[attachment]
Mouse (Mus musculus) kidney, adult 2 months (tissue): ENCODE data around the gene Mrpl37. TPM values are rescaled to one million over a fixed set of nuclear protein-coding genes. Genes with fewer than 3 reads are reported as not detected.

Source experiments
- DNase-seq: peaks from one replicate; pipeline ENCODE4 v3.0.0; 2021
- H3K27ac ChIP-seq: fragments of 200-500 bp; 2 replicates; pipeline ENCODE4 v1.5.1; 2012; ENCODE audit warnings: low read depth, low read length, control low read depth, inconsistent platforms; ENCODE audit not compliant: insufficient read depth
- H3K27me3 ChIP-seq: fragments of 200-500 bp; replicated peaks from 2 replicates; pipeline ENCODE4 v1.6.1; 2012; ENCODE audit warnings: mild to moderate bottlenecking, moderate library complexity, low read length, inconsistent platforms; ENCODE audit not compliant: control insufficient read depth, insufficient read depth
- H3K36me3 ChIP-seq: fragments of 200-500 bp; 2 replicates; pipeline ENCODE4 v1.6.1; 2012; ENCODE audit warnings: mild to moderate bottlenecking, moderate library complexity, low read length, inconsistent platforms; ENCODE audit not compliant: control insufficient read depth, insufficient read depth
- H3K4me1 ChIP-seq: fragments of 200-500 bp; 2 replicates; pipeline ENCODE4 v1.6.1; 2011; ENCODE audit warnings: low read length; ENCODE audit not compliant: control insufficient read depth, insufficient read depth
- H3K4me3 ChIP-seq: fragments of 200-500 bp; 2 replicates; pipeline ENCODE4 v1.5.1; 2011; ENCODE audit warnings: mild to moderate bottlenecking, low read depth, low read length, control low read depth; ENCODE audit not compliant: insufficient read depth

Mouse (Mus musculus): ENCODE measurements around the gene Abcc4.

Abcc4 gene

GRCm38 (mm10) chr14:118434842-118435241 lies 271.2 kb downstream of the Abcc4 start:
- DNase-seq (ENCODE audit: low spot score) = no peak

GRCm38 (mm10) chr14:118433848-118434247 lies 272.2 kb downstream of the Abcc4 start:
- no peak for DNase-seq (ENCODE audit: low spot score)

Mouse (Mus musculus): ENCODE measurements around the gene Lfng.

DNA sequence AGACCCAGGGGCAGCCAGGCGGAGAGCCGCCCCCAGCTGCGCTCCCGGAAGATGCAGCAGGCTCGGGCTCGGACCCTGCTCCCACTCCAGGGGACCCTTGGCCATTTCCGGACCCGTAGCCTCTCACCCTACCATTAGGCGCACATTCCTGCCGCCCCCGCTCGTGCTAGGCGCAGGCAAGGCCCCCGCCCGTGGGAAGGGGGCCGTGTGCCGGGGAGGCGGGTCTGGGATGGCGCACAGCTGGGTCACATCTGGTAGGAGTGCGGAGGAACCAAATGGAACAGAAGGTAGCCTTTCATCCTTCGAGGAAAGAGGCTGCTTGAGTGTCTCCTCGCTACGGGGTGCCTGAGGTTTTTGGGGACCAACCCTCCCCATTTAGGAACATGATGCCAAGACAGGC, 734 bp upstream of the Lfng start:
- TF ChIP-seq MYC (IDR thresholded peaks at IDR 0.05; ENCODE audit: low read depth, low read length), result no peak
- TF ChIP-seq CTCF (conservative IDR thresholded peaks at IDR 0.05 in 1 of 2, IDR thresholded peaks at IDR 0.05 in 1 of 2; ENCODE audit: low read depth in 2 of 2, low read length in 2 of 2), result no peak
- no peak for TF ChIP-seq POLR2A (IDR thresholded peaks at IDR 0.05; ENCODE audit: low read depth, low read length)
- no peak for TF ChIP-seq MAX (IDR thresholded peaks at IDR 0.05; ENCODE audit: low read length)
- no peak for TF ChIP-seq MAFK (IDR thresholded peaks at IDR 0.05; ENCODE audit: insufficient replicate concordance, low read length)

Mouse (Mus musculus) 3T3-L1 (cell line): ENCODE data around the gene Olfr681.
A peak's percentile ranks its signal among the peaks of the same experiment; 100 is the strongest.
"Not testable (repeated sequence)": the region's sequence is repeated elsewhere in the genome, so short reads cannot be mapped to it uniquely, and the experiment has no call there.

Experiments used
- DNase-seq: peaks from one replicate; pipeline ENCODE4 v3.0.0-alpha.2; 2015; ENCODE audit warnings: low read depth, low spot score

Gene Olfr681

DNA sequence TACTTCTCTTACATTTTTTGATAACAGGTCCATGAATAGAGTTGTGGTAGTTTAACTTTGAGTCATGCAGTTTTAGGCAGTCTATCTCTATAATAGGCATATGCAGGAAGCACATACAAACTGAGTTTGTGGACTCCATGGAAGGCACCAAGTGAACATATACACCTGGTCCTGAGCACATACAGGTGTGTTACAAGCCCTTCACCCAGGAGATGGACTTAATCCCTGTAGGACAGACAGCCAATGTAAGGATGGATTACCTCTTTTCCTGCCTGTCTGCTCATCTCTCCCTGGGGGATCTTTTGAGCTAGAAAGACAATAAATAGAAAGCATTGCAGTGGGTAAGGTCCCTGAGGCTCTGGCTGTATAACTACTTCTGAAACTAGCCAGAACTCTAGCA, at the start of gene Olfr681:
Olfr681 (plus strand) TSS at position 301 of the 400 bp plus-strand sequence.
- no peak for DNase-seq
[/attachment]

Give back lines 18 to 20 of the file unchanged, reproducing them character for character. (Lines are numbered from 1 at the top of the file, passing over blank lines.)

- TF ChIP-seq CTCF (conservative IDR thresholded peaks at IDR 0.05 in 1 of 2, IDR thresholded peaks at IDR 0.05 in 1 of 2; ENCODE audit: low read depth in 2 of 2, low read length in 2 of 2), result no peak
- no peak for TF ChIP-seq POLR2A (IDR thresholded peaks at IDR 0.05; ENCODE audit: low read depth, low read length)
- no peak for TF ChIP-seq MAX (IDR thresholded peaks at IDR 0.05; ENCODE audit: low read length)